Exactly What is a program Instruction Access Violation ??

July 10, 2014 at 20:45:17
Specs: Windows 98se, Celeron / 1G
It seems to me to be a programming problem where the access violation was created by the program instruction indicated by either trying to read or write a nonexistent memory location or clashing with other programs already assigned to the given address range. If you simply rename the offending program like something.exe.old you might see the problem disappear because nothing but that program was causing it to happen.
I have only one gig of memory yet the device addresses are much higher and the offending program is trying access like FFFFFFFFH. It is a bad program exceeding the machines capabilities.

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July 10, 2014 at 21:53:52
The address you are seeing is a virtual address which is completely independent of how much RAM you have. Applications always access their own private virtual address space and never access RAM directly. They have no idea what physical RAM addresses they are using and couldn't find out if they wanted to.

But all the same the address is invalid for application access.

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July 12, 2014 at 10:37:42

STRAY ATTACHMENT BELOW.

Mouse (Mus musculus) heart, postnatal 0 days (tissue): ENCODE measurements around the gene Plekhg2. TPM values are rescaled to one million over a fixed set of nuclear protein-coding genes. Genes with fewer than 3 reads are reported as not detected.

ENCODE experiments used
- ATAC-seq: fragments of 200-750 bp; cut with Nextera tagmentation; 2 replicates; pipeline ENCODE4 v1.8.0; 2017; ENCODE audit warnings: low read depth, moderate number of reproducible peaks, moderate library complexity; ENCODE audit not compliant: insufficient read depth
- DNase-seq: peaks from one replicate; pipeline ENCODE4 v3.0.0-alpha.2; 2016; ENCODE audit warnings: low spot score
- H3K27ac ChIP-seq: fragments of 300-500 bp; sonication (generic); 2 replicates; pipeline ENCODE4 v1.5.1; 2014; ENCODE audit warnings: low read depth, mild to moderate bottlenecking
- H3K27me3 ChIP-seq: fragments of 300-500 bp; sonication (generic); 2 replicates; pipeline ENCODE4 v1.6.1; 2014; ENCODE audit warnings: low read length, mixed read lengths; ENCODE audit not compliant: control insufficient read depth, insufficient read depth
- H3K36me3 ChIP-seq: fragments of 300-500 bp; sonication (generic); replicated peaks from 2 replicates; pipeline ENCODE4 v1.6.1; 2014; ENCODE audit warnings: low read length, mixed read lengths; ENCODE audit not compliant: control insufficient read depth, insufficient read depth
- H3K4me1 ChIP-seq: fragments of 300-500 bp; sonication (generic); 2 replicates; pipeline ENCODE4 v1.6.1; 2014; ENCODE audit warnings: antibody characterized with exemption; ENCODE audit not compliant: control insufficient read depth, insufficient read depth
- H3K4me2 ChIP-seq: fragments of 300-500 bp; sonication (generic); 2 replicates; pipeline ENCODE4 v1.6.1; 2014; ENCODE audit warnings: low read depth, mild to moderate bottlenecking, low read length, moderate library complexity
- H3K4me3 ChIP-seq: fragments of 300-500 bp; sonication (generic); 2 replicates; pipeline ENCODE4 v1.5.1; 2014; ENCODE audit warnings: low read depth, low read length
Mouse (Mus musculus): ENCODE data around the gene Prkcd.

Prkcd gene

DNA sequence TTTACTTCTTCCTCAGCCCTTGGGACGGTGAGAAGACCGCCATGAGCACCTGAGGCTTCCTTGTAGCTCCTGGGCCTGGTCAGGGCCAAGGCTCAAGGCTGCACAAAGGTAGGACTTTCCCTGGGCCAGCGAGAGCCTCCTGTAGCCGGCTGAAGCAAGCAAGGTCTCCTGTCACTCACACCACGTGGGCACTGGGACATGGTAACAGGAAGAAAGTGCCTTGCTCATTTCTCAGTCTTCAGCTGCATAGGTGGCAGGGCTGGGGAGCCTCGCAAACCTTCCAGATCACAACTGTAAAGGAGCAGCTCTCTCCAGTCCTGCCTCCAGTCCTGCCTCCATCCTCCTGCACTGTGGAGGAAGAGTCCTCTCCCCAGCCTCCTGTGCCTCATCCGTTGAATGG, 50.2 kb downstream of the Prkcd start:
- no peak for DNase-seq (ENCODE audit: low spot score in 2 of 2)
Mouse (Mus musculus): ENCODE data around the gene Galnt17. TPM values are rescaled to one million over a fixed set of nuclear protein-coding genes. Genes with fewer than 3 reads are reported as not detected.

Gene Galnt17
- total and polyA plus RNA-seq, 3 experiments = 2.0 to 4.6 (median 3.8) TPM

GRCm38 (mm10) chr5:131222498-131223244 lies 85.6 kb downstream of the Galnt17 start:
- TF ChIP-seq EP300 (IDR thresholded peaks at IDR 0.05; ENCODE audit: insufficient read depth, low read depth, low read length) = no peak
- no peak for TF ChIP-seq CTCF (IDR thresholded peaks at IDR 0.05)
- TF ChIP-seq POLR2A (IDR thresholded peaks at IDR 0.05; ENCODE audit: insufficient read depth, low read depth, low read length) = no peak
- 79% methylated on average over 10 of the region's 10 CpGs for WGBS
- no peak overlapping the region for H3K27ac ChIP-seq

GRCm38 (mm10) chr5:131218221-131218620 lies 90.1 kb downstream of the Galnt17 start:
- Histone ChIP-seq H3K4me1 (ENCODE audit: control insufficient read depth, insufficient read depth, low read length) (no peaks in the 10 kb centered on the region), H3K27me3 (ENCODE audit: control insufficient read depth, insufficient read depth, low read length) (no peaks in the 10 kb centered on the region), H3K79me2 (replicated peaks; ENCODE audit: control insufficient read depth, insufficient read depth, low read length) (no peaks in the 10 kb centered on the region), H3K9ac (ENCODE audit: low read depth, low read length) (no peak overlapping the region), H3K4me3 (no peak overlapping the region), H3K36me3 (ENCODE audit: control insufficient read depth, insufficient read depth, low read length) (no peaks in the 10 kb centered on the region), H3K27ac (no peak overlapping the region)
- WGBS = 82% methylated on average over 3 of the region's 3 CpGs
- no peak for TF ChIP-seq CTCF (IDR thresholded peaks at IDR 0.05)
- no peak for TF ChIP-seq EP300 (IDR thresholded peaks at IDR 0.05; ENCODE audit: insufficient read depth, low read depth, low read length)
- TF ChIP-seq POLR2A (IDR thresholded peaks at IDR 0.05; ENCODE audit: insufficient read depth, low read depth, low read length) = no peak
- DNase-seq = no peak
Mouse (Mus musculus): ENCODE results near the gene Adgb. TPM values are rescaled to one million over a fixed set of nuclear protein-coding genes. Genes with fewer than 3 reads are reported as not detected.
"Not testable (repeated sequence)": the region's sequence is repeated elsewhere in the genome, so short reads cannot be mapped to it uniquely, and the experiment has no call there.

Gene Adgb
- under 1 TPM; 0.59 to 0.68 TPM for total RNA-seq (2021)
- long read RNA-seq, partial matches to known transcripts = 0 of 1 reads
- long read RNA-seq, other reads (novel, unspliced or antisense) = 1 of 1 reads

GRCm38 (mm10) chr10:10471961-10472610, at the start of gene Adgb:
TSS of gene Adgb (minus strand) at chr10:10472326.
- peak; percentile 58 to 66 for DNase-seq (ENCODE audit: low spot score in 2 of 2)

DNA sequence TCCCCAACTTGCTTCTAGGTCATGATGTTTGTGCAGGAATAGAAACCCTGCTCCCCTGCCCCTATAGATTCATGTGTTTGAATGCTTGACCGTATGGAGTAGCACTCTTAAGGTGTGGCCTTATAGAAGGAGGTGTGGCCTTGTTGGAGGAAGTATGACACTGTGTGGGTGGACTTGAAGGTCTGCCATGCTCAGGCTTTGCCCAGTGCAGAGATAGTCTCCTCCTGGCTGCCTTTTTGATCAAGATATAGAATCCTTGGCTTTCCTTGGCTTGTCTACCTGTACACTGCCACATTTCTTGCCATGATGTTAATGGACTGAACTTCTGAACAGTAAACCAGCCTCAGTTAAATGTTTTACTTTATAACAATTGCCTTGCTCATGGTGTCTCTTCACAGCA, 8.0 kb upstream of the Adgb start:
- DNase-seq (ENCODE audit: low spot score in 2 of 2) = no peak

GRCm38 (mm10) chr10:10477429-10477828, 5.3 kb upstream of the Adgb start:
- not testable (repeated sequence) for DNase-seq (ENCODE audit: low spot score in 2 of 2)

So What you are saying here is that there is a software issue where the OS an the program are not communicating properly. This may be the major issue when dealing across operating systems so the question now becomes how does one write a program to be independent of any operating system when running on any machine which uses the proper programming assembly instruction set. So like a program will operate on any machine using the same instruction set independent of the OS whether it be win 98 or win8.1.

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July 12, 2014 at 20:45:51
There are many things that can cause an access violation error, compatibility being only one.

Such an error basically means an attempt was made to access a memory address in a way that is not permitted in the current context. That could mean many things. This is a virtual address. Applications have no idea of actual RAM addresses.

To develop an application that is compatible with Win98 to Windows 8 requires using only OS features common to all of the systems. In particular don't use features introduced since Win98. That is very limiting for a developer and since Win98 has such a small market share few developers will bother supporting such an old OS. Few developers would be interested in supporting anything older then XP. Some require Vista or later.

message edited by LMiller7

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